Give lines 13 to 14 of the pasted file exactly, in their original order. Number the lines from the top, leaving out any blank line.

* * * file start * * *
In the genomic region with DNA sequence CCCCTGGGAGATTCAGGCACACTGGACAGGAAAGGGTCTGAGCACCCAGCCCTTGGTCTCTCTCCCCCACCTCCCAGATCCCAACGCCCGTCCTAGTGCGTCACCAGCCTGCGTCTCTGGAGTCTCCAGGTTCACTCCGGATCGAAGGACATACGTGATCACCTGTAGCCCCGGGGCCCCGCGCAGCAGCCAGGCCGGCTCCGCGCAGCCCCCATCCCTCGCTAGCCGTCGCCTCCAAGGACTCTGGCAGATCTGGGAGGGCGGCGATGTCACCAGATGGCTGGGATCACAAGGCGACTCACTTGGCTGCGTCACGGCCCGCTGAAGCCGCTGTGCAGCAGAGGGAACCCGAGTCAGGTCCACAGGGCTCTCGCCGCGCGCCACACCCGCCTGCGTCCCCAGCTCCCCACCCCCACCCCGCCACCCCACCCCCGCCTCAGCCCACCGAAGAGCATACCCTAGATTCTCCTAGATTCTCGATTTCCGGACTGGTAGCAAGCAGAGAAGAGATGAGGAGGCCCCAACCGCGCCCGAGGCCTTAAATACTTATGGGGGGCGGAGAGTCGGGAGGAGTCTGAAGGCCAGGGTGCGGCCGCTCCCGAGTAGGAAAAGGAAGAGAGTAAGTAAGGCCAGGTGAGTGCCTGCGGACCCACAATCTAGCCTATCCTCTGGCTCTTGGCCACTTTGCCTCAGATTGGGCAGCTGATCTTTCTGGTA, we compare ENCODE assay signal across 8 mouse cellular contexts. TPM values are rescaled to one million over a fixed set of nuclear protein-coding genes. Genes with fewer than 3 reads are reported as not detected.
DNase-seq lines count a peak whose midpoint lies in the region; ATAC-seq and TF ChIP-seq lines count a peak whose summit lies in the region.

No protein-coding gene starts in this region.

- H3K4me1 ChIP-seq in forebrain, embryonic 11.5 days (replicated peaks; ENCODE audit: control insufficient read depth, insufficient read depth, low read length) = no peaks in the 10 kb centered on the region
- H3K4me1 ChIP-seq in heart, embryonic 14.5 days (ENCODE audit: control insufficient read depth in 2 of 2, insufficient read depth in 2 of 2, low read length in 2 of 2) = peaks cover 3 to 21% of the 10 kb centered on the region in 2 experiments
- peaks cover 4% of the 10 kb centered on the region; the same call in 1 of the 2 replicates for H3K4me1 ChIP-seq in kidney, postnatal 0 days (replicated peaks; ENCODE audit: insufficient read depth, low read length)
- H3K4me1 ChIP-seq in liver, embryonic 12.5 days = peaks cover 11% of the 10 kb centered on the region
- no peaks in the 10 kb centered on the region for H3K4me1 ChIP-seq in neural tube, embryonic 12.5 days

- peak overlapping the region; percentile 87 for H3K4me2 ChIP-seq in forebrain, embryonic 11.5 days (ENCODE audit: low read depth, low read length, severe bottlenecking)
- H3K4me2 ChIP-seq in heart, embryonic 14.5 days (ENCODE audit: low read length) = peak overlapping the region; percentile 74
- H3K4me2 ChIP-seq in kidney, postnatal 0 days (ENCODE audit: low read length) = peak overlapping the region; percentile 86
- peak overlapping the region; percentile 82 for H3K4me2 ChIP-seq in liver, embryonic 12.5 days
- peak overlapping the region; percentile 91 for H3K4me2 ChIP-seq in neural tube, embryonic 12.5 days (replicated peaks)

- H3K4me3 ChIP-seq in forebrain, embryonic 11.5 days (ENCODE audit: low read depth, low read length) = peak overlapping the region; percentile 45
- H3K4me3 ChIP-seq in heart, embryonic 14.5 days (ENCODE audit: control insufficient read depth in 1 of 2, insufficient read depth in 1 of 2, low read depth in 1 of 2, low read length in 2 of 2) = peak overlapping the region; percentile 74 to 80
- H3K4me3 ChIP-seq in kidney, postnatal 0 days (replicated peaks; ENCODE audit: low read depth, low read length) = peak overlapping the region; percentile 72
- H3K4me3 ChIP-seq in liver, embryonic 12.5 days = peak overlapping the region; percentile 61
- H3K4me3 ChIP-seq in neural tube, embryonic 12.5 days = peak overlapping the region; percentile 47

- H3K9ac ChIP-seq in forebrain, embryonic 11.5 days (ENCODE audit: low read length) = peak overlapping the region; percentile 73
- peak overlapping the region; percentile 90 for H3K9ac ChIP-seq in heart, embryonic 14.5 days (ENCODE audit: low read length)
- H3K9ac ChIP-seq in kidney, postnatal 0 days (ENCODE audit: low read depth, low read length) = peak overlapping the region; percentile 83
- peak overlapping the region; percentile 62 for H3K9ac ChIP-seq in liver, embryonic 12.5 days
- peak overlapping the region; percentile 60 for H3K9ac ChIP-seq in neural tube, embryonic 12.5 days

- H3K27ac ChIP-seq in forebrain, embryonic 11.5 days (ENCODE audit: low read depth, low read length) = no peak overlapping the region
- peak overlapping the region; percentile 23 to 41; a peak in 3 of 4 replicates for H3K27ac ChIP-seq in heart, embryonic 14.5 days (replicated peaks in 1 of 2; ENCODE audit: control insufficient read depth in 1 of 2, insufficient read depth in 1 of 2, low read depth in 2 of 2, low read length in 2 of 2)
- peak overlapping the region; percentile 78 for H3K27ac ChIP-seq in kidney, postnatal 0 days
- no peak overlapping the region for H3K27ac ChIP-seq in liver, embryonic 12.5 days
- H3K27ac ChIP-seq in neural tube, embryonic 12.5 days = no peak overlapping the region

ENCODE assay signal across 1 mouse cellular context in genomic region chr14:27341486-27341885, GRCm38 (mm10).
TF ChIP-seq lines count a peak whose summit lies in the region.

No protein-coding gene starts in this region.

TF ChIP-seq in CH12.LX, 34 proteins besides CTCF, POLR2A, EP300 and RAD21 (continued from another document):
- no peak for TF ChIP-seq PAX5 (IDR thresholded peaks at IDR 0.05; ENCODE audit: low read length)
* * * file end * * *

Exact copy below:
- peak overlapping the region; percentile 91 for H3K4me2 ChIP-seq in neural tube, embryonic 12.5 days (replicated peaks)

- H3K4me3 ChIP-seq in forebrain, embryonic 11.5 days (ENCODE audit: low read depth, low read length) = peak overlapping the region; percentile 45